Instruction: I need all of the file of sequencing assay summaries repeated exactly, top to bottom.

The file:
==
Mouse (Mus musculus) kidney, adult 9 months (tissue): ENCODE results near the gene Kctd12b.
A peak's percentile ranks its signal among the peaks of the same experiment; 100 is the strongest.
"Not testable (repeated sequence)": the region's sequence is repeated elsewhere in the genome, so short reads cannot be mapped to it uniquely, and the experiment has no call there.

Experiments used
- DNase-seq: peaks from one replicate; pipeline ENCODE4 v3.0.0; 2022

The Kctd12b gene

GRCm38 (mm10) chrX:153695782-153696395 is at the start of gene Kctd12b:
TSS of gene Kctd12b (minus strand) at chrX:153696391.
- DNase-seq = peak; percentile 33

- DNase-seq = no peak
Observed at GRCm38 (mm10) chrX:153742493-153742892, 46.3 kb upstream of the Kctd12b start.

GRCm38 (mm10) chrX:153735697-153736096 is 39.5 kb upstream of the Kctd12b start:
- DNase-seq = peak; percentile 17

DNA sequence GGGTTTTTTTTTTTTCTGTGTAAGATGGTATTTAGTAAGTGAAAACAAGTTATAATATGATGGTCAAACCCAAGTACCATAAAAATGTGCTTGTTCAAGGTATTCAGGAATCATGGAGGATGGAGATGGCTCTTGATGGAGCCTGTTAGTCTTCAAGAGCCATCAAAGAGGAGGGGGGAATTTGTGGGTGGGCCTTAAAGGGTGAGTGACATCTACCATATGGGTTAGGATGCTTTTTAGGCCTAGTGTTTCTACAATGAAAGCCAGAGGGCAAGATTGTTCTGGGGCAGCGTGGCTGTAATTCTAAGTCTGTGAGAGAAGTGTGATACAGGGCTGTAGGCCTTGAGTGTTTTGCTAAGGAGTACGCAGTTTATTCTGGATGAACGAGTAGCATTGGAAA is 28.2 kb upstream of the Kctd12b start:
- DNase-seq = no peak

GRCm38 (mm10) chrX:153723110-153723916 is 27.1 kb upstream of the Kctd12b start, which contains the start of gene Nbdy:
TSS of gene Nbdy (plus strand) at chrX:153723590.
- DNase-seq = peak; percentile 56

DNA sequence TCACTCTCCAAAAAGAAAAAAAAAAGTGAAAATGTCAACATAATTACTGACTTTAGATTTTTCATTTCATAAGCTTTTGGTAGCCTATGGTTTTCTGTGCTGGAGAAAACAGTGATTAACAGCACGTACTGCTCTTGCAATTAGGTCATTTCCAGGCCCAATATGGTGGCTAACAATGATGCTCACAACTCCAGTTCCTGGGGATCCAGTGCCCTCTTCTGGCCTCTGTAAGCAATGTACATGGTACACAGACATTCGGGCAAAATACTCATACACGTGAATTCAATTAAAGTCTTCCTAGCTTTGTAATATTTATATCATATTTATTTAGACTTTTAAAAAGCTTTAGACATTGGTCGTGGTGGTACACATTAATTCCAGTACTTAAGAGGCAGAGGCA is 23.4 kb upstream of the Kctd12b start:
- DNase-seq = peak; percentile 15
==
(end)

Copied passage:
Mouse (Mus musculus) kidney, adult 9 months (tissue): ENCODE results near the gene Kctd12b.
A peak's percentile ranks its signal among the peaks of the same experiment; 100 is the strongest.
"Not testable (repeated sequence)": the region's sequence is repeated elsewhere in the genome, so short reads cannot be mapped to it uniquely, and the experiment has no call there.

Experiments used
- DNase-seq: peaks from one replicate; pipeline ENCODE4 v3.0.0; 2022

The Kctd12b gene

GRCm38 (mm10) chrX:153695782-153696395 is at the start of gene Kctd12b:
TSS of gene Kctd12b (minus strand) at chrX:153696391.
- DNase-seq = peak; percentile 33

- DNase-seq = no peak
Observed at GRCm38 (mm10) chrX:153742493-153742892, 46.3 kb upstream of the Kctd12b start.

GRCm38 (mm10) chrX:153735697-153736096 is 39.5 kb upstream of the Kctd12b start:
- DNase-seq = peak; percentile 17

DNA sequence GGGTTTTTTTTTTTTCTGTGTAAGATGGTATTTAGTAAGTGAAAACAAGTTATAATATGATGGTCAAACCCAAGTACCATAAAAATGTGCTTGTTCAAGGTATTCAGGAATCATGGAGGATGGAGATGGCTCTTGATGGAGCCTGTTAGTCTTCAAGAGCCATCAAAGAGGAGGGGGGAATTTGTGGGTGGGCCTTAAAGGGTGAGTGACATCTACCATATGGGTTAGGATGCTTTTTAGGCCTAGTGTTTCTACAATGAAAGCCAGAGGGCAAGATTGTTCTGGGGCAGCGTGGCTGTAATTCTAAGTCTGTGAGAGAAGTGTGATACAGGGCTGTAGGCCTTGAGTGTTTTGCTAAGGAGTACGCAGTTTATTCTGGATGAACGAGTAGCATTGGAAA is 28.2 kb upstream of the Kctd12b start:
- DNase-seq = no peak

GRCm38 (mm10) chrX:153723110-153723916 is 27.1 kb upstream of the Kctd12b start, which contains the start of gene Nbdy:
TSS of gene Nbdy (plus strand) at chrX:153723590.
- DNase-seq = peak; percentile 56

DNA sequence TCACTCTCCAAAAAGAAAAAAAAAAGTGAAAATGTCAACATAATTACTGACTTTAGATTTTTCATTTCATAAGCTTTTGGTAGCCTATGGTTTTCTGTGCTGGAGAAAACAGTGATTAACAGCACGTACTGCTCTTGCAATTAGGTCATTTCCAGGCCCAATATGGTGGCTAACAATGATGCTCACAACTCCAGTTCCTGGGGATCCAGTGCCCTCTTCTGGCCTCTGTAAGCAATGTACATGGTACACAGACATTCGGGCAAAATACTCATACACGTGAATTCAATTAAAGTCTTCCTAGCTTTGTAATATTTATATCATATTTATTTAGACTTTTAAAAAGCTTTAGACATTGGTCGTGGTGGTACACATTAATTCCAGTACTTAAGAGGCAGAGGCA is 23.4 kb upstream of the Kctd12b start:
- DNase-seq = peak; percentile 15